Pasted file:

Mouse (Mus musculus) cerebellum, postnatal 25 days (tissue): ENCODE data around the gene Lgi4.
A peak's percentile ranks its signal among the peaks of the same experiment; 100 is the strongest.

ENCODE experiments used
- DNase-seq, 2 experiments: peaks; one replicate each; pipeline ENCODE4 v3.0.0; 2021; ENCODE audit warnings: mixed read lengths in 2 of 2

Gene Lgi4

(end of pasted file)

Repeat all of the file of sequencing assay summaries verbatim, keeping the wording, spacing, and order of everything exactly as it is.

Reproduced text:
Mouse (Mus musculus) cerebellum, postnatal 25 days (tissue): ENCODE data around the gene Lgi4.
A peak's percentile ranks its signal among the peaks of the same experiment; 100 is the strongest.

ENCODE experiments used
- DNase-seq, 2 experiments: peaks; one replicate each; pipeline ENCODE4 v3.0.0; 2021; ENCODE audit warnings: mixed read lengths in 2 of 2

Gene Lgi4